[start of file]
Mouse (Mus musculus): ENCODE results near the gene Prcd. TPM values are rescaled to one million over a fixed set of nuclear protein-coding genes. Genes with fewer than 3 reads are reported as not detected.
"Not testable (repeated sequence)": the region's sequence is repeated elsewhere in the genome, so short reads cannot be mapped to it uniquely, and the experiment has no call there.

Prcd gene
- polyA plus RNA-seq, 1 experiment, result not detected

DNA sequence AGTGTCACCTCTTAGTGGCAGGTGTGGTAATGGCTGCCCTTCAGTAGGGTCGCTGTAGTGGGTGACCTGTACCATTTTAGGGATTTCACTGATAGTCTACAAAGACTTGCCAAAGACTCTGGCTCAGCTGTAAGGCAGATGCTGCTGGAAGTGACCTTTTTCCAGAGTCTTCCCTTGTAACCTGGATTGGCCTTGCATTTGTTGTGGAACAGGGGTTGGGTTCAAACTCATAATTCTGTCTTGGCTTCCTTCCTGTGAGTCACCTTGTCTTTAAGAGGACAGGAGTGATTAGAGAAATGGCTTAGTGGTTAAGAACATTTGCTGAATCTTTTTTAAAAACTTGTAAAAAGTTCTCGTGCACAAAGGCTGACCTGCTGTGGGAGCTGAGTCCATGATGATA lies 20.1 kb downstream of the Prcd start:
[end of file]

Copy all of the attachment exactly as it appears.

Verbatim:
Mouse (Mus musculus): ENCODE results near the gene Prcd. TPM values are rescaled to one million over a fixed set of nuclear protein-coding genes. Genes with fewer than 3 reads are reported as not detected.
"Not testable (repeated sequence)": the region's sequence is repeated elsewhere in the genome, so short reads cannot be mapped to it uniquely, and the experiment has no call there.

Prcd gene
- polyA plus RNA-seq, 1 experiment, result not detected

DNA sequence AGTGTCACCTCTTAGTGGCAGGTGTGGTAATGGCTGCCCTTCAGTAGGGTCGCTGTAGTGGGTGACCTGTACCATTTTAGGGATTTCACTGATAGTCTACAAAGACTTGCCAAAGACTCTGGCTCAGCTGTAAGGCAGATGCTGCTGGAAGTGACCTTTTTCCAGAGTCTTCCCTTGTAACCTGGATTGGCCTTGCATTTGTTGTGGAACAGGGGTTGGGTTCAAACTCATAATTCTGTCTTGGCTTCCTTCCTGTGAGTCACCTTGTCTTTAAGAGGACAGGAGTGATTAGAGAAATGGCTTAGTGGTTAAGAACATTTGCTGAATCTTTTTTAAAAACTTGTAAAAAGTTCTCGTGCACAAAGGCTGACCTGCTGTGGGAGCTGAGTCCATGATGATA lies 20.1 kb downstream of the Prcd start: